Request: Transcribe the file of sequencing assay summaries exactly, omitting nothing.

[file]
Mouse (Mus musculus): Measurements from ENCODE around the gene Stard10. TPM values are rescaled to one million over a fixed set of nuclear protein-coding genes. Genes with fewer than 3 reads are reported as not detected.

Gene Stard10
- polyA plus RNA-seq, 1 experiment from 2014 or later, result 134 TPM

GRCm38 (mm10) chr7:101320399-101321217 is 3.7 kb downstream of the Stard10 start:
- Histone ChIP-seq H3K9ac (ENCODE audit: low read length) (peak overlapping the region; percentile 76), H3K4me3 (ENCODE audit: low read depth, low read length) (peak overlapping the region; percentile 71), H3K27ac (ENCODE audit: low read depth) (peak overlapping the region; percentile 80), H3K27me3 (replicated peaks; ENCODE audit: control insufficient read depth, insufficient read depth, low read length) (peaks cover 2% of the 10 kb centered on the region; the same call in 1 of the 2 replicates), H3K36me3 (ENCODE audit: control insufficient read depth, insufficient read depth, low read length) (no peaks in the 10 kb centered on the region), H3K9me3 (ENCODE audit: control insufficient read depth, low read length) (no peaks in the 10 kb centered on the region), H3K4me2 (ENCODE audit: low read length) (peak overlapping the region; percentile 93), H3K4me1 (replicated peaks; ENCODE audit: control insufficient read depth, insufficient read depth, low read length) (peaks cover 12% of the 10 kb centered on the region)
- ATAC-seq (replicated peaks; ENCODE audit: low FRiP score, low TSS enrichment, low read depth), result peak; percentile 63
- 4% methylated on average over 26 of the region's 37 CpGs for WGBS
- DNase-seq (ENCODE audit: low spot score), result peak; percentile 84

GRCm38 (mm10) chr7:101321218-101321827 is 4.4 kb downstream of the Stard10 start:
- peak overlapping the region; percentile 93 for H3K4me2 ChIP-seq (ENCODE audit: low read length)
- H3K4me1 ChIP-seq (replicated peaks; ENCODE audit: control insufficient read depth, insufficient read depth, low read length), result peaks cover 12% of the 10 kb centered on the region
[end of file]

Mouse (Mus musculus): Measurements from ENCODE around the gene Stard10. TPM values are rescaled to one million over a fixed set of nuclear protein-coding genes. Genes with fewer than 3 reads are reported as not detected.

Gene Stard10
- polyA plus RNA-seq, 1 experiment from 2014 or later, result 134 TPM

GRCm38 (mm10) chr7:101320399-101321217 is 3.7 kb downstream of the Stard10 start:
- Histone ChIP-seq H3K9ac (ENCODE audit: low read length) (peak overlapping the region; percentile 76), H3K4me3 (ENCODE audit: low read depth, low read length) (peak overlapping the region; percentile 71), H3K27ac (ENCODE audit: low read depth) (peak overlapping the region; percentile 80), H3K27me3 (replicated peaks; ENCODE audit: control insufficient read depth, insufficient read depth, low read length) (peaks cover 2% of the 10 kb centered on the region; the same call in 1 of the 2 replicates), H3K36me3 (ENCODE audit: control insufficient read depth, insufficient read depth, low read length) (no peaks in the 10 kb centered on the region), H3K9me3 (ENCODE audit: control insufficient read depth, low read length) (no peaks in the 10 kb centered on the region), H3K4me2 (ENCODE audit: low read length) (peak overlapping the region; percentile 93), H3K4me1 (replicated peaks; ENCODE audit: control insufficient read depth, insufficient read depth, low read length) (peaks cover 12% of the 10 kb centered on the region)
- ATAC-seq (replicated peaks; ENCODE audit: low FRiP score, low TSS enrichment, low read depth), result peak; percentile 63
- 4% methylated on average over 26 of the region's 37 CpGs for WGBS
- DNase-seq (ENCODE audit: low spot score), result peak; percentile 84

GRCm38 (mm10) chr7:101321218-101321827 is 4.4 kb downstream of the Stard10 start:
- peak overlapping the region; percentile 93 for H3K4me2 ChIP-seq (ENCODE audit: low read length)
- H3K4me1 ChIP-seq (replicated peaks; ENCODE audit: control insufficient read depth, insufficient read depth, low read length), result peaks cover 12% of the 10 kb centered on the region